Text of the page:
3 Types of Less Invasive Back Surgery That Will Get You Back on Your Feet
For those suffering from back pain, surgery may be a necessary step that can help them perform just the simplest, everyday tasks. However, due to how extensive some procedures might be, the post-operation recovery can inhibit someone's life.
Fortunately, over the past three decades, scientific advancements have led to an increased understanding of spinal bio-mechanics, proliferation of sophisticated spinal instrumentation devices, advances in bone fusion techniques, and refinement of anterior approaches to the spine. Using modern, less-invasive back surgery methods has allowed brain and spine physicians to stabilize every section of the spine successfully, regardless of the offending pathology.
While most spine operations previously used what are called 'open surgeries,' the less invasive back surgery operations have improved the effectiveness of some procedures, as well as reduced recovery time.
Spine fusion surgery, for example, involves the conjoining of two vertebrae for added support, but it can take anywhere from three to twelve months to return to most normal activities. Worst of all, a patient can still suffer symptoms until the bones have completely fused.
So what are some of these new less invasive back surgery operations?
Epidural steroid injections: Epidural steroid injections (ESI) can be used to temporarily relieve lumbar lower back pain and sciatica. Even though ESIs may not be able to cure more extensive skeletal problems, the mix of cortisone and local anesthetics is very effective in relieving chronic pain.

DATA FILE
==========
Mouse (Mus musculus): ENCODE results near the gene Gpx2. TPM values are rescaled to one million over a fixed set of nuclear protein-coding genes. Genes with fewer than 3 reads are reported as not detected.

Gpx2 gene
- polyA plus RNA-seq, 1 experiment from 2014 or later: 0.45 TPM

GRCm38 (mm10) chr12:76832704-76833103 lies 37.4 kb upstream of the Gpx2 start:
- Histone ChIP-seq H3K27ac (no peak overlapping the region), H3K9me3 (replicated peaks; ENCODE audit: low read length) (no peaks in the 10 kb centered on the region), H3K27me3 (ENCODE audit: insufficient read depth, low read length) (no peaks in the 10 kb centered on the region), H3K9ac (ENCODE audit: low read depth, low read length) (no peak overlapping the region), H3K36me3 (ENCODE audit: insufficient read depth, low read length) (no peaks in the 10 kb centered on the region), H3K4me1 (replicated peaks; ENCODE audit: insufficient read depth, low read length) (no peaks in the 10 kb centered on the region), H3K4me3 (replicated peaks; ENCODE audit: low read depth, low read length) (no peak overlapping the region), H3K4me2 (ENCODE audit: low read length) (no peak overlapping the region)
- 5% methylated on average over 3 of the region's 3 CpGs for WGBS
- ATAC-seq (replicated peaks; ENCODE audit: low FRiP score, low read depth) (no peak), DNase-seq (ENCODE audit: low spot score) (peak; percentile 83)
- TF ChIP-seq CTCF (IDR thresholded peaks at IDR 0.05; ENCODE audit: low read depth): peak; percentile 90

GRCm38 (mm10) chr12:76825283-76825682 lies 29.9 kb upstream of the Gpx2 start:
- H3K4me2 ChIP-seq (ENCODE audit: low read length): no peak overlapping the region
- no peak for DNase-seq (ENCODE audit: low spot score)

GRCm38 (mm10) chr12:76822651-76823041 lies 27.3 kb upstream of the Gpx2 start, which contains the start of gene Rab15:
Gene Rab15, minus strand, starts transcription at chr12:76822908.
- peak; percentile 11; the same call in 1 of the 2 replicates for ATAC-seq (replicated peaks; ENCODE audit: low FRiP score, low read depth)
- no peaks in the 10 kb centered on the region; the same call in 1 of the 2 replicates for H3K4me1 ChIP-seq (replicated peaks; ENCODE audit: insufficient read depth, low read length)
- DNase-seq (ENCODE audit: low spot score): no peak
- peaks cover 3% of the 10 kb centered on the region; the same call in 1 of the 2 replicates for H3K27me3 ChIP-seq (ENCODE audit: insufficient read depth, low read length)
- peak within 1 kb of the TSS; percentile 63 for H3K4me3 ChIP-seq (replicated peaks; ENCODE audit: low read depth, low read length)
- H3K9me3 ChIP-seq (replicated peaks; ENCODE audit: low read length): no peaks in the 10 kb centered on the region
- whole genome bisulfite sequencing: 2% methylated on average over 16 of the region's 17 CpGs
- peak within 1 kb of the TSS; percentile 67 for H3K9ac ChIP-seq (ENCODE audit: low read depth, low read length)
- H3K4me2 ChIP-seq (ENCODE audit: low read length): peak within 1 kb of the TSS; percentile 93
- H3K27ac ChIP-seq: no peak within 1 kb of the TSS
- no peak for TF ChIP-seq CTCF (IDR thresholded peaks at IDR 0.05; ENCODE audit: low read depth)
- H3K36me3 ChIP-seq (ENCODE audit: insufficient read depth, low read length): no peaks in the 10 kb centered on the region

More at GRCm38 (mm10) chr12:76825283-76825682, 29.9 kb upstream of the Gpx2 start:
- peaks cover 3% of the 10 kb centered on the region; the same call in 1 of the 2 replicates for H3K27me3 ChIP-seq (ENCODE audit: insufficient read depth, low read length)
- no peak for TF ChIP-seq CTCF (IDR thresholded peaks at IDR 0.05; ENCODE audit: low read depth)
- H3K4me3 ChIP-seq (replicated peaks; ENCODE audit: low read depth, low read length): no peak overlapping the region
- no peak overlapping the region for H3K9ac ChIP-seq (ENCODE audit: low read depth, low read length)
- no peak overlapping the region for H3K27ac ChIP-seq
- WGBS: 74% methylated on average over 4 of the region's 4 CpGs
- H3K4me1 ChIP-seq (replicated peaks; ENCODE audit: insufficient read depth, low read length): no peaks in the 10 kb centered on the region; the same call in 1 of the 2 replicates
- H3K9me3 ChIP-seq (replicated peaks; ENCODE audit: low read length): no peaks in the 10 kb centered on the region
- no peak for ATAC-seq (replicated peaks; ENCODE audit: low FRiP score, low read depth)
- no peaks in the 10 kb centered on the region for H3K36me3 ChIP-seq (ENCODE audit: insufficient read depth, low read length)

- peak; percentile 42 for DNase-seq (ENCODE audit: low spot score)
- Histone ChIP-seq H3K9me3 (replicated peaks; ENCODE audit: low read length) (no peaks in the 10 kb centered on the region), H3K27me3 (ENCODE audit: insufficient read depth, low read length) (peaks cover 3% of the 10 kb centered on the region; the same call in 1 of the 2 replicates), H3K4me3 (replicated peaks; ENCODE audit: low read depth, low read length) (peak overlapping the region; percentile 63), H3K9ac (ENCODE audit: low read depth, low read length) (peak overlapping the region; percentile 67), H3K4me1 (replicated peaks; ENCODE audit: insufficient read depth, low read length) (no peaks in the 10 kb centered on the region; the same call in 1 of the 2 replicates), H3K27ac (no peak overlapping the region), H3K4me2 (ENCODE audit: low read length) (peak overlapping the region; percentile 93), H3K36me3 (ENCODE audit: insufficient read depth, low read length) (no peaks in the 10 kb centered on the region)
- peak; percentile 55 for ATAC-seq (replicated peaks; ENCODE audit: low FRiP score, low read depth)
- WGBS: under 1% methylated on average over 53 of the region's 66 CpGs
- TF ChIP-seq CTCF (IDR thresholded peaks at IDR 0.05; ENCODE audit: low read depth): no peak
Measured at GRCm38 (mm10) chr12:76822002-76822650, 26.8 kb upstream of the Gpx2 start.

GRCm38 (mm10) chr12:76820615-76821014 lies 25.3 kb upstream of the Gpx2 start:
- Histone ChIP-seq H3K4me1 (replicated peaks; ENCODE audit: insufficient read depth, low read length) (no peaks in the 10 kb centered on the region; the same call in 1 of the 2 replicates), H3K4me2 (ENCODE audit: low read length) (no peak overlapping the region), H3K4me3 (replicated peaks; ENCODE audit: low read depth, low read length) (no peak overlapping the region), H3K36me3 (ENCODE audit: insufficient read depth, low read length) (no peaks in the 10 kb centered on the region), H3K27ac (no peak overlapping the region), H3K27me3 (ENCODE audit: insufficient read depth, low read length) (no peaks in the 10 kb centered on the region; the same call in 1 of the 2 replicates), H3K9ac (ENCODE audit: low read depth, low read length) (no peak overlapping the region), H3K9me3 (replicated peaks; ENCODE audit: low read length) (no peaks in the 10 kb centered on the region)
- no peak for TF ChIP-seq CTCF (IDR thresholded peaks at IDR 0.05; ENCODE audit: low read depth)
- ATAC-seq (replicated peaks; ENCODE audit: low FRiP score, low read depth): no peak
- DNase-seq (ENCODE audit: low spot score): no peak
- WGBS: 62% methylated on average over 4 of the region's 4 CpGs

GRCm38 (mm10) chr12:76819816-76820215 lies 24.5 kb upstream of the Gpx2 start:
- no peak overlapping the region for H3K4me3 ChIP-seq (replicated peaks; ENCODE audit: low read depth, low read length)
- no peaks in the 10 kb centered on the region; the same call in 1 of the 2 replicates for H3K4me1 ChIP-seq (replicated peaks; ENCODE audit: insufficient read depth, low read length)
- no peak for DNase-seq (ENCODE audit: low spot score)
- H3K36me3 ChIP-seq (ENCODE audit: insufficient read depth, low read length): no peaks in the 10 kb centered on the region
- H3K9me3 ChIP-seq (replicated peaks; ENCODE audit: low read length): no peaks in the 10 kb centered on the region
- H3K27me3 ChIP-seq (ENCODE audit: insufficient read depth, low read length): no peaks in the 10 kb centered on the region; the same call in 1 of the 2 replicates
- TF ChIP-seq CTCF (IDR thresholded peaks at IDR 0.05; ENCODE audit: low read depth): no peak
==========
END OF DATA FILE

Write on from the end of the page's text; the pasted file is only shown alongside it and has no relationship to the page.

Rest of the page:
Discectomy / Microdiscectomy: These operations are used to treat nerve-root compression caused by herniated discs. While discectomies can be performed both with open surgery or with minimally invasive techniques, this simple operation leaves little scarring and pain. With fluoroscopic imaging and a pump, back surgeons are able to access the spine to remove matter from herniated discs, without making a large incision.
Kyphoplasty: This minimally invasive surgery is used to relieve pain caused by vertebral compression fractures, which affect the bones and compromise the spinal column. The operation involves inserting an empty needle through a small opening in the skin and into the spine until positioned evenly with the fractured vertebra.
The spine surgeon will then use the needle to fill a small balloon that will revert the bone back to its original shape. This also creates a cavity where orthopedic cement can be injected to keep the bone in place.
The back pain itself is enough for the more than one in four Americans with musculoskeletal impairments to deal with without a long and unpleasant recovery from surgery. But experienced back and neurosurgeons can use these techniques to get you happily and quickly back on your feet.